Fifty years ago I was finishing my Geography major at the University of Canterbury and expecting to become a lawyer. Four years later, however, I took up a Demonstratorship in the Geography Department of the University of Melbourne, which I held for three years and which started me on an academic track.
The Geography Department then was very small, and disappointing to me in that it had no great strengths in Economic Geography (while the quite separate Department of Economic Geography in the Faculty of Commerce had no particular interests in the emerging paradigm of Economic Geography which was then filtering down from the Northern Hemisphere!).
However, a small Geography Department (in a still-small University) enabled a lot of interaction with the Faculties of Commerce and Agriculture, from which I learned a great deal. It also gave me my first opportunities to lecture and manage field trips, things that today wouldn’t now be expected of ‘Lecturers A’ despite the valuable experiences they provided.
I think of my time at Melbourne as ‘validating’ me as an academic. It served as a springboard for my next move, to the University of Edinburgh, with a Melbourne girl who was kind enough to become my bride, and later back to Australia! It established friendships and interests that have also endured into my much-enjoyed retirement today, for which I am grateful.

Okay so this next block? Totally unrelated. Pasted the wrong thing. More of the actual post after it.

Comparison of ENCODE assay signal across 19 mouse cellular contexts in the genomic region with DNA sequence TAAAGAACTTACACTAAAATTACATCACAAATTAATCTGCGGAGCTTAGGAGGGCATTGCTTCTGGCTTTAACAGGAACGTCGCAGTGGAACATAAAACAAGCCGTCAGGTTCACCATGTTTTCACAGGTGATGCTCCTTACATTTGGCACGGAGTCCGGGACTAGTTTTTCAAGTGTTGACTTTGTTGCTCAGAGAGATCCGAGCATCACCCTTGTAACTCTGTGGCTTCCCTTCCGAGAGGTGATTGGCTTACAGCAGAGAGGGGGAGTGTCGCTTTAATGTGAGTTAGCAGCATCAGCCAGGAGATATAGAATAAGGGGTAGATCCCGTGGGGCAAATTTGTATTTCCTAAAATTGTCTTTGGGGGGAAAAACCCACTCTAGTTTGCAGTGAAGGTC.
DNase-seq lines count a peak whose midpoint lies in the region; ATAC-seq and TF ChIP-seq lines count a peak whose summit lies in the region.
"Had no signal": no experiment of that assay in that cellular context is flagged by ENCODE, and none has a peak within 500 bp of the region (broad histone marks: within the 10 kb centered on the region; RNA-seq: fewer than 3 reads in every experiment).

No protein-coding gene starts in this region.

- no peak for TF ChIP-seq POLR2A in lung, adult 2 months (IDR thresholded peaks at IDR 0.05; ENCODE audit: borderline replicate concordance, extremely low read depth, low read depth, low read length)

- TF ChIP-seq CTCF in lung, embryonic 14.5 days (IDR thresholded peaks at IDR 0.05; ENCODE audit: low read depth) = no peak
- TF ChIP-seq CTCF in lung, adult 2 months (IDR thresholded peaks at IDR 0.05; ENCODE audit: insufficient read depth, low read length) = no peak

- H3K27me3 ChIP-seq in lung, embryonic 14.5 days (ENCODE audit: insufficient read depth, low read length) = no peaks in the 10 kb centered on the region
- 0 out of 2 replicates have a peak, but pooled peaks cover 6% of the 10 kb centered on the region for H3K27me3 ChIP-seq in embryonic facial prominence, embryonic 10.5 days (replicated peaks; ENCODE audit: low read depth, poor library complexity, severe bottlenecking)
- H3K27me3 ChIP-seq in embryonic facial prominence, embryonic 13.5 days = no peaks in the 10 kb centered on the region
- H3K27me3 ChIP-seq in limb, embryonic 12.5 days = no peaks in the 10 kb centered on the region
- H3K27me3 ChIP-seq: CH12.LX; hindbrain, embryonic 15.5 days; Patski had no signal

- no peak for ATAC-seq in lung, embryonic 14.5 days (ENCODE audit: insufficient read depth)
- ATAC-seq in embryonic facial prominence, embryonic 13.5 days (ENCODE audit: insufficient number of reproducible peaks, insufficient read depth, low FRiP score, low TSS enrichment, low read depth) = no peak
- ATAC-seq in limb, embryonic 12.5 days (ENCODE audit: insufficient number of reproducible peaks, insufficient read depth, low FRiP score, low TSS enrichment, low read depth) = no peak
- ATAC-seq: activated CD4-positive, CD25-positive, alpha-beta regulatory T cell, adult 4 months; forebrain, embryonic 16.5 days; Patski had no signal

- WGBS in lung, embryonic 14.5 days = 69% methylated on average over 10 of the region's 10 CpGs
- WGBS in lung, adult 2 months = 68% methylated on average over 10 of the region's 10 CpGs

Field work has always been the great bonding experience for staff and students in Geography and an important means of understanding what our discipline is about. Half a century ago, when we stayed in church camps and the like and mucked in with the cooking and cleaning, it was important also as part of our social development. The learning experiences were by no means confined to the student body.
When, after an 'unfortunate incident' in Traralgon on the way to Paynesville the staff decided to ban alcohol, it was tough on us too...we had to forgo leisurely drinking over dinner the dozen bottles of a good red that we'd brought with us....until the last night when we relented and allowed a party. That brought its own problems
By that time, the students needed to replenish their supplies and, the punt not operating at night, a dinghy was despatched a dinghy to Paynesville. It was a good party but, on the following day before we left, the staff had to pacify a local land holder who's dinghy had gone missing, to be found perhaps half a kilometre along the shore from where the land holder had left it. Is 'diplomacy' required these days in the job descriptions of academics?